Chuck and the Child of Destiny

Gather around boys and girls, it’s trope analysis time. And by analysis, I mean rant.

There is a little show that is one of my favorite shows of all time and it goes by the name of Chuck.

Super spoilers ahead.

The synopsis of Chuck is that a nerdy dropout from Stanford who is now working at the Nerd Herd (Geek Squad) in Buy More (Best Buy). He has no discernible future and then one day he receives an e-mail from his ex-bestfriend. This e-mail contains all of the intel from all the intelligence agencies ever in a nice sublimal message format.

Chuck opens up this e-mail and then knows pretty much everything about anyone whenever the story calls for it.

Now Chuck is an asset for the CIA and NSA and helps them stop terror from happening.

And this is great.

Random guy, no future, stumbles upon greatness. In my book, this is grounds for a great story.

And that’s season 1

From there it gets discovered that his dad was a spy and his mom was a spy and his ex-bestfriend who was a spy also knew his spy mom and dad.

And his mom and dad planned for him to be a living government computer.

And all of this is feels like an after though.

Chuck is a great show with a lot of humor and cheesily great action writing, but this sort of child of destiny syndrome really irks me.

I am okay with child of destiny plotlines. Elder Scrolls IV: Oblivion you are a prisoner destined to save the kingdom, this is one of my favorite games of all time. Child of destiny plotlines are great, the idea that no matter what happens to the main character they are destined for greatness.

My problem is when a show adds the plot afterwards. It cheapens the power of luck.

Supernatural is another great example. Two brothers go on a quest to find their father. They are supernatural hunters, people who hunt all sorts of mythical beings. They learned this from their father (who learned from one other person), who went on a hunt for all mythical beings after their mother died to a demon.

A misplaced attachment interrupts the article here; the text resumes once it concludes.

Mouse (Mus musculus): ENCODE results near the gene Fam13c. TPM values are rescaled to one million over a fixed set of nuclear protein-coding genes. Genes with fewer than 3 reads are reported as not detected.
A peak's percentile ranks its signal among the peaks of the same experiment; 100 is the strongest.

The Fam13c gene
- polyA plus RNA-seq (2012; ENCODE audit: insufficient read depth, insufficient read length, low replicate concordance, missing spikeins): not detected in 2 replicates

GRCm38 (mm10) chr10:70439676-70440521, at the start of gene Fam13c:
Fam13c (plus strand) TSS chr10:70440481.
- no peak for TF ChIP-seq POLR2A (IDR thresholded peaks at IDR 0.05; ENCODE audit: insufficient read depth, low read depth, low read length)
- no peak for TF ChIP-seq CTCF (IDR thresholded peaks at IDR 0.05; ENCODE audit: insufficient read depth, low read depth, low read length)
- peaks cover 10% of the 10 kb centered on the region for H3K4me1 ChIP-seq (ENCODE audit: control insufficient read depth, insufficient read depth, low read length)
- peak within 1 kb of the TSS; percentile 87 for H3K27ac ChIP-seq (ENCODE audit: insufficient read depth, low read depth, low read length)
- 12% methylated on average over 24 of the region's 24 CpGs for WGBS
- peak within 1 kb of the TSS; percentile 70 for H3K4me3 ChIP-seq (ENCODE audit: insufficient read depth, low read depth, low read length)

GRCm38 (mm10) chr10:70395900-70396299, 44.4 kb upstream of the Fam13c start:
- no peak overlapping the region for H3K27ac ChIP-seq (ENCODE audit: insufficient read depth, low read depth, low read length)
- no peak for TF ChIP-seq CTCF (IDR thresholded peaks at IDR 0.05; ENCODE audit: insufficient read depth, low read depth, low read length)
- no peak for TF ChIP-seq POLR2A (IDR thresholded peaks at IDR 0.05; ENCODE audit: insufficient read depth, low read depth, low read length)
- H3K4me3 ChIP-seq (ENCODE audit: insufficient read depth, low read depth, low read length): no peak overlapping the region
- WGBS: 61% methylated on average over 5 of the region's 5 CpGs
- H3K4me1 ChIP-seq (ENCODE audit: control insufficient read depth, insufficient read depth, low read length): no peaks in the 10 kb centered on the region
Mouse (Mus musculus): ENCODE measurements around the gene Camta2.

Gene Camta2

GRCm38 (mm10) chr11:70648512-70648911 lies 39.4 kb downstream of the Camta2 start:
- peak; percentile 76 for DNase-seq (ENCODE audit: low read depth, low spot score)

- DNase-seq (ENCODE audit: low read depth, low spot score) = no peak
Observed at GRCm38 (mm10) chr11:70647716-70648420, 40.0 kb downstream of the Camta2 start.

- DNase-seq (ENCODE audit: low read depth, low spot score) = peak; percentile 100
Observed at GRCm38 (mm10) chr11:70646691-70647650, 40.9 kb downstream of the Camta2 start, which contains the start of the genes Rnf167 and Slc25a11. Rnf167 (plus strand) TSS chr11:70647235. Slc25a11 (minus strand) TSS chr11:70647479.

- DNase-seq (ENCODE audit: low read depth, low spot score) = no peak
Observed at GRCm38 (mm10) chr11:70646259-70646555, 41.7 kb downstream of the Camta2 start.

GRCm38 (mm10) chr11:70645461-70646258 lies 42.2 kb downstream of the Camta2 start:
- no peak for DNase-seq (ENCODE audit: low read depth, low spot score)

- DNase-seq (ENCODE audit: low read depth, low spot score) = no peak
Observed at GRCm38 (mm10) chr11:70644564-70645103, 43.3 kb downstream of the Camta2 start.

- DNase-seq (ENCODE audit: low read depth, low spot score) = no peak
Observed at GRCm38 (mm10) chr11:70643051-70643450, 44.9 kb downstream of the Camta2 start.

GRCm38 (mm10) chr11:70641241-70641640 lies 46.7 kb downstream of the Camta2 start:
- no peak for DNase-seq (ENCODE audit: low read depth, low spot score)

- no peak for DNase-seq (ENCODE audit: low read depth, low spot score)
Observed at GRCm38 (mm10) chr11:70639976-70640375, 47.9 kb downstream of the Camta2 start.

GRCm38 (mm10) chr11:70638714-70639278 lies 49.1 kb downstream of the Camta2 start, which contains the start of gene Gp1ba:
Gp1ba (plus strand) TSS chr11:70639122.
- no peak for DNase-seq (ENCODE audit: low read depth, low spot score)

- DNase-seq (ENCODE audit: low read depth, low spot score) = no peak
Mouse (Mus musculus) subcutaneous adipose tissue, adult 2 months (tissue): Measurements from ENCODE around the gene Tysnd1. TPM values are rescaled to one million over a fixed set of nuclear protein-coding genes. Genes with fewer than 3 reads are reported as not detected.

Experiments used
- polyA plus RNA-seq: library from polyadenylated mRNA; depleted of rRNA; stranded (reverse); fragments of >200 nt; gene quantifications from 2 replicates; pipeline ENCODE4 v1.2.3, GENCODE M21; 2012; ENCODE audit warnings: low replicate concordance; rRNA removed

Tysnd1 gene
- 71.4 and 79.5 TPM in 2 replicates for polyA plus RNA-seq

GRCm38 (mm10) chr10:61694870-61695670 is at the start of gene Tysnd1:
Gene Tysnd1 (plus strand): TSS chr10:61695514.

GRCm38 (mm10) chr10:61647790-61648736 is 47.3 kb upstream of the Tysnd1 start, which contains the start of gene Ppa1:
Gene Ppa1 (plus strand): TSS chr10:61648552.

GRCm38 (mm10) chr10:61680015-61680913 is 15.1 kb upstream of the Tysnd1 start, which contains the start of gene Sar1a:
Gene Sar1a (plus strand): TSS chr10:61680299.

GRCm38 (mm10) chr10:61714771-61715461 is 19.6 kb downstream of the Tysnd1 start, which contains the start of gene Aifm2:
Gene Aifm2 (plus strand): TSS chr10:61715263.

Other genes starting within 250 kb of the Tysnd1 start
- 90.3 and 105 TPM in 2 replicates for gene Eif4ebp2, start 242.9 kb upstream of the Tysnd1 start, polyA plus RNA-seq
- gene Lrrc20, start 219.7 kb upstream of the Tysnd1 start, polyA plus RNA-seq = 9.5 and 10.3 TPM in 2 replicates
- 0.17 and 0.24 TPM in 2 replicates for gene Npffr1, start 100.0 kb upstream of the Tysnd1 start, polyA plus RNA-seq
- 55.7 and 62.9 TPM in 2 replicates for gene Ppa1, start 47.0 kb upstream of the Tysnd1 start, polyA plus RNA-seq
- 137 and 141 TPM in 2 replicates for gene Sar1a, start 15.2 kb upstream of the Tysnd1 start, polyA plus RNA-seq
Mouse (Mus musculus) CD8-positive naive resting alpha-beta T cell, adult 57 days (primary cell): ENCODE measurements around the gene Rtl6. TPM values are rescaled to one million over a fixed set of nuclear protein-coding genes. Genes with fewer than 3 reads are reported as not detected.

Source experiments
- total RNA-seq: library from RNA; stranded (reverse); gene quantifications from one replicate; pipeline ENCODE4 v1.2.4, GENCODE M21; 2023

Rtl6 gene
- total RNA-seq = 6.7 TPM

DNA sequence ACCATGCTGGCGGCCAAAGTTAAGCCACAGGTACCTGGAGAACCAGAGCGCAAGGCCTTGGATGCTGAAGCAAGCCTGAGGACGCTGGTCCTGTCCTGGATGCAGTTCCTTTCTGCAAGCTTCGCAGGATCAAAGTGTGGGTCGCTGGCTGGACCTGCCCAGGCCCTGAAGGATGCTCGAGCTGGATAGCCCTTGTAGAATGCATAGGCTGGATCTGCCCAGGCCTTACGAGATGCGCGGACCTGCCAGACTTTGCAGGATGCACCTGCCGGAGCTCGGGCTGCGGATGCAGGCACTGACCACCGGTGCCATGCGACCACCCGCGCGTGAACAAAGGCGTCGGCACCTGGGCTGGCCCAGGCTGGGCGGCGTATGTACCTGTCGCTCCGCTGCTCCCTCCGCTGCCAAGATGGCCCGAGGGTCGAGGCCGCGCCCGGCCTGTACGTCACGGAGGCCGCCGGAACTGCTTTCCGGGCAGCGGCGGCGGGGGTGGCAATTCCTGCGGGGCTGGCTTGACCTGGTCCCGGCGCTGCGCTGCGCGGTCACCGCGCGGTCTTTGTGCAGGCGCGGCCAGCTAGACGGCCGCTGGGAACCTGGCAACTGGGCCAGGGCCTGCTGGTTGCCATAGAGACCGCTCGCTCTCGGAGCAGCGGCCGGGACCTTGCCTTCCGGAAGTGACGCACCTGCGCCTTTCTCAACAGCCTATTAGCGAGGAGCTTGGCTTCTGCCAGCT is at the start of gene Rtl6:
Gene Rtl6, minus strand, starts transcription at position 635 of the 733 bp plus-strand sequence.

This was an awesome dynamic, the idea that there is approximately 3-4 people who even know of the existence of mythical beings.

And then as the seasons went on it was discovered that they were both reincarnations of angels and demons. And their mom was a hunter, and all of their mom’s family were hunters. And there are whole swathes of hunters around the US. There are bars of people dedicated for supernatural hunters.

This is ridiculous. The idea of two brothers using their own hardened savvy to eliminate swarms of demons is awesome. The idea that they were destined from birth to do anything really just cheapens the blow in my opinion.

These shows are great and I still watched all of Chuck and probably about 6 seasons of supernatural. All I’m saying is that shows that don’t have to resort to saying that this was all planned from the start win huge props in my book.

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